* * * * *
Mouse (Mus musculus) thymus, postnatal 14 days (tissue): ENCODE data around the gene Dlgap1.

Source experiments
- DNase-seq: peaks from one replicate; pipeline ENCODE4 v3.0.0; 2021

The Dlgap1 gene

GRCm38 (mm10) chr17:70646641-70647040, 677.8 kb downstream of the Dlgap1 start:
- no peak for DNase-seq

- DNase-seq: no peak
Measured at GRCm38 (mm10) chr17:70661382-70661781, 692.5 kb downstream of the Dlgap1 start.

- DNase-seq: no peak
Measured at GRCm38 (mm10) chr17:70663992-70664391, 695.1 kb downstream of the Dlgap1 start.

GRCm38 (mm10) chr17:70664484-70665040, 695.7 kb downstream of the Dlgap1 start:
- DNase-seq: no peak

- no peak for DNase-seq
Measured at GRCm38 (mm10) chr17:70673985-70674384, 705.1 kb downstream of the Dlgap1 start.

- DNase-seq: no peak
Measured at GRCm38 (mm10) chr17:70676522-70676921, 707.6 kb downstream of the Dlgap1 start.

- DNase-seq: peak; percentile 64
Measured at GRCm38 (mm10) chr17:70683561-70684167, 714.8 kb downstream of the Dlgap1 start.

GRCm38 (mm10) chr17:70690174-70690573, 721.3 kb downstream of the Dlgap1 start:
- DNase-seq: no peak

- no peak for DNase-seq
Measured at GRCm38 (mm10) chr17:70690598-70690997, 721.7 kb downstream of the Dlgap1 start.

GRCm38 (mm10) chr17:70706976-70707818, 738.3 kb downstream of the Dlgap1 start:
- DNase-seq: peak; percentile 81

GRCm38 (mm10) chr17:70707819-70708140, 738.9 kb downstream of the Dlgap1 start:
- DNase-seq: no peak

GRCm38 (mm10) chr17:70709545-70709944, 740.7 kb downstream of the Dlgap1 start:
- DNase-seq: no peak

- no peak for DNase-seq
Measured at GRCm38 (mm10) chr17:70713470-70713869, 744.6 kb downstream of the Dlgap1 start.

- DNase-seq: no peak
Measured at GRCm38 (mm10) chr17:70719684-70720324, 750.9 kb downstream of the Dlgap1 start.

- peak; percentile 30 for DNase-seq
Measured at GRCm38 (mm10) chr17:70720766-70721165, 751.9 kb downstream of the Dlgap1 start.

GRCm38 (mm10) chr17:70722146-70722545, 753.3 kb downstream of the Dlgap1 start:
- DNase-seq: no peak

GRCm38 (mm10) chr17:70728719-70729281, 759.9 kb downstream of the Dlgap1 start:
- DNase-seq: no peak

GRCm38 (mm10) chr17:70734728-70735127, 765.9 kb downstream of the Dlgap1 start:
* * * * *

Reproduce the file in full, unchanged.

Mouse (Mus musculus) thymus, postnatal 14 days (tissue): ENCODE data around the gene Dlgap1.

Source experiments
- DNase-seq: peaks from one replicate; pipeline ENCODE4 v3.0.0; 2021

The Dlgap1 gene

GRCm38 (mm10) chr17:70646641-70647040, 677.8 kb downstream of the Dlgap1 start:
- no peak for DNase-seq

- DNase-seq: no peak
Measured at GRCm38 (mm10) chr17:70661382-70661781, 692.5 kb downstream of the Dlgap1 start.

- DNase-seq: no peak
Measured at GRCm38 (mm10) chr17:70663992-70664391, 695.1 kb downstream of the Dlgap1 start.

GRCm38 (mm10) chr17:70664484-70665040, 695.7 kb downstream of the Dlgap1 start:
- DNase-seq: no peak

- no peak for DNase-seq
Measured at GRCm38 (mm10) chr17:70673985-70674384, 705.1 kb downstream of the Dlgap1 start.

- DNase-seq: no peak
Measured at GRCm38 (mm10) chr17:70676522-70676921, 707.6 kb downstream of the Dlgap1 start.

- DNase-seq: peak; percentile 64
Measured at GRCm38 (mm10) chr17:70683561-70684167, 714.8 kb downstream of the Dlgap1 start.

GRCm38 (mm10) chr17:70690174-70690573, 721.3 kb downstream of the Dlgap1 start:
- DNase-seq: no peak

- no peak for DNase-seq
Measured at GRCm38 (mm10) chr17:70690598-70690997, 721.7 kb downstream of the Dlgap1 start.

GRCm38 (mm10) chr17:70706976-70707818, 738.3 kb downstream of the Dlgap1 start:
- DNase-seq: peak; percentile 81

GRCm38 (mm10) chr17:70707819-70708140, 738.9 kb downstream of the Dlgap1 start:
- DNase-seq: no peak

GRCm38 (mm10) chr17:70709545-70709944, 740.7 kb downstream of the Dlgap1 start:
- DNase-seq: no peak

- no peak for DNase-seq
Measured at GRCm38 (mm10) chr17:70713470-70713869, 744.6 kb downstream of the Dlgap1 start.

- DNase-seq: no peak
Measured at GRCm38 (mm10) chr17:70719684-70720324, 750.9 kb downstream of the Dlgap1 start.

- peak; percentile 30 for DNase-seq
Measured at GRCm38 (mm10) chr17:70720766-70721165, 751.9 kb downstream of the Dlgap1 start.

GRCm38 (mm10) chr17:70722146-70722545, 753.3 kb downstream of the Dlgap1 start:
- DNase-seq: no peak

GRCm38 (mm10) chr17:70728719-70729281, 759.9 kb downstream of the Dlgap1 start:
- DNase-seq: no peak

GRCm38 (mm10) chr17:70734728-70735127, 765.9 kb downstream of the Dlgap1 start: